Blair rubbed his hands together anxiously and tried to convince himself that he must feel as natural as if he were singing alone.

It was true, everybody with a radio set in Miami loved to listen in to the antics of the big fat, ginger haired, lovable girl-next-door - and laugh at her misadventures as she never quite got the boy of her dreams. She also had a friendly, down home way of explaining the benefits and uses of all sorts of medicinal products sold by a big pharmaceutical concern that had outlets all over the State. That company was the Hour’s all-powerful sponsor.

Snub looked at his watch. “Five Minutes! How’re you feeling kid? Scratch that – doesn’t matter how you’re feeling, you’ll be great!”

"I'm as good as bread," Blankenship assured him.   "Hey those crooners on the radio don't have anything on  me ... er .. us.  They were just in the right place at the right time."  He remembered how him mother used to instill confidence in him when he was just a little kid.  "You must always remember who you are, little man."  She would say.  "There is nothing you can't do if you set your sights on it.  Remember that."

Well he was remembering it now.

Two seconds later, the chubby lady who had been at the microphone when they looked in, burst out of the studio into the lobby where they were standing, crying in a cultured English accent the immortal words "Christ that was awful, I need a drink!"

The would be radio star smothered a grin.  If he had his flask with him, he might have obliged her.

As they moved further into the studio, Blair began to rehearse the lyrics in his mind.

"Everybody's hand-in-hand swingin' down the lane.  Everybody's feeling grand swingin' down the lane...."

 

 


Loved 1

Mavis 'Ginger' Jones

Businesswoman and accidental Radio Personality
240
?Years Young
13 Posts

"Ladies, do you ever worry about ... personal delicacy?"


Two seconds later, the chubby lady who had been at the microphone when they looked in, burst out of the studio into the lobby where they were standing, crying in a cultured English accent the immortal words "Christ that was awful, I need a drink!"

“Ha ha ha! That Dorothy!” Snub gave a false laugh “Maybe we’d better go in.” he decided, pushing Blair in the direction of the studio, before she made things worse.

The would be radio star smothered a grin.  If he had his flask with him, he might have obliged her.

As they moved further into the studio, Blair began to rehearse the lyrics in his mind.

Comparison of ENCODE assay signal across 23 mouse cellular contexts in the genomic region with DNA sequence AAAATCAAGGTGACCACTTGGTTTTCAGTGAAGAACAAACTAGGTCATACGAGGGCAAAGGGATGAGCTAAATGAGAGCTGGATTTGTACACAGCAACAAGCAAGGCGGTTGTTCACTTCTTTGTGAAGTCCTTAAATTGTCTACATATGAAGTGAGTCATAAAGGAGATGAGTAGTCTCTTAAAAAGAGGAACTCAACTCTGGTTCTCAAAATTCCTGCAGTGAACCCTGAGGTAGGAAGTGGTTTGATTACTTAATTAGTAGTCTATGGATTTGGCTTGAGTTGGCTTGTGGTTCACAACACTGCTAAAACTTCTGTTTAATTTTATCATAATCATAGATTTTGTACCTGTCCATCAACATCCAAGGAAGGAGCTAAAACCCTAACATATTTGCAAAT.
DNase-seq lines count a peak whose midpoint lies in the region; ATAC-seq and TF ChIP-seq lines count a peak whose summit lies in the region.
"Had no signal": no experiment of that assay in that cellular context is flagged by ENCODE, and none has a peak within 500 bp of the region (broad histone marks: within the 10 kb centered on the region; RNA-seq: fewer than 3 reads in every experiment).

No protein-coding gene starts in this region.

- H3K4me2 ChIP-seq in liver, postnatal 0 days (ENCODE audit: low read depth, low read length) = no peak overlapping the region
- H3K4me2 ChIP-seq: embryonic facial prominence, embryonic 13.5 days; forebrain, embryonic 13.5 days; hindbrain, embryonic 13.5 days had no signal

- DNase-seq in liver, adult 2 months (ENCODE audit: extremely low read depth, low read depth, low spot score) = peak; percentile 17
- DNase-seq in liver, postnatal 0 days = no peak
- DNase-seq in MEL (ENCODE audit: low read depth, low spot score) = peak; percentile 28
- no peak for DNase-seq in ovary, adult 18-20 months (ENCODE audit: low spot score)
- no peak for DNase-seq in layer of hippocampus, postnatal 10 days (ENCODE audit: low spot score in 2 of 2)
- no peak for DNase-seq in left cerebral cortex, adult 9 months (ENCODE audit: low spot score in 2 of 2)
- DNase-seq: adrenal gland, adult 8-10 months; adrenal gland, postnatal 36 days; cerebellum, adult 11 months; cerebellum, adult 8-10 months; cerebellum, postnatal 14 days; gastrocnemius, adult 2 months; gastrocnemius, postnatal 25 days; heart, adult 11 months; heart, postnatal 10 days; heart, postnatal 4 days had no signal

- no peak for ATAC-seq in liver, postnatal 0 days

"Everybody's hand-in-hand swingin' down the lane.  Everybody's feeling grand swingin' down the lane...."

Inside, Muff gave Blair an encouraging nod and handed him the sheet music. This left his hands free to inspect the trombone he had borrowed from the studio band. He’d stupidly left his own in the auto parked outside. The drummer was kneeling in front of his traps, using the thick end of his sticks to produce a dramatic roll on the bass drum before reaching up and ending it with a crash on the hi-hat.

A tiny man with a big voice stood on tiptoes to reach the mic and announced, in stentorian tones: “It’s the Ginger Jones Hour! Brought to you in association with Peabody Pharmaceuticals, the Chemist’s Store on YOUR High Street!"

Suddenly the band struck up Ginger’s theme music which, for some forgotten reason, was All Over Nothing At All. The slim, mousy-haired Mavis was there, clipboard in hand, but there was, as yet, no sign of the rotund red-haired comedienne.

As the brief burst of music faded, the little announcer cut in again and Snub dragged Blair forward into the confined space around the ugly, unforgiving looking single microphone.

“We join Ginger today, as she prepares for her holiday to Cuba” the announcer intoned, before deftly weaving out of the way of the mic. The slim, terse Mavis weaved in his place and opened her mouth:

“Why, I’ve only packed one of my dresses and already both mah cases are full!” she complained in a sweet Southern ‘down-home’ voice. Every member of the band and the announcer and Snub burst into laughter and clapped at this somewhat weak joke, for that was the way of early radio: people at home thought the thing was taking place on some theater stage somewhere, with an appreciative audience packed into the place. Even Muff had known to laugh and clap.

Now Snub poked his head into the ‘sweet area’ around the mic and announced “Hello Ginger, packing for Cuba?” It was clear now that ‘Ginger Jones’ was just an illusion, a phantom of the airwaves.

“Why Snub, what’re YOU doin’ here? Your news show ain’t due fer another hour!” drawled Mavis in full ‘Ginger’ mode.

“I just had to tell you, Ging’, I’ve just had a stupendous News Flash: that boat you’re sailing to Cuba on, the S.S. Chanteuse, they’ve signed a new band, and it’s led by your old pal Muff Miller!” he announced, in a stagy, ‘speaking up’ voice.

“Oh, I just LOVE Muff!” she cried, which drew an unwitting howl of laughter from one member of the band and earned him a baleful glare from Mavis. She waved Blair in a little.

“But who’s this handsome feller with you, Snub?” she asked coyly.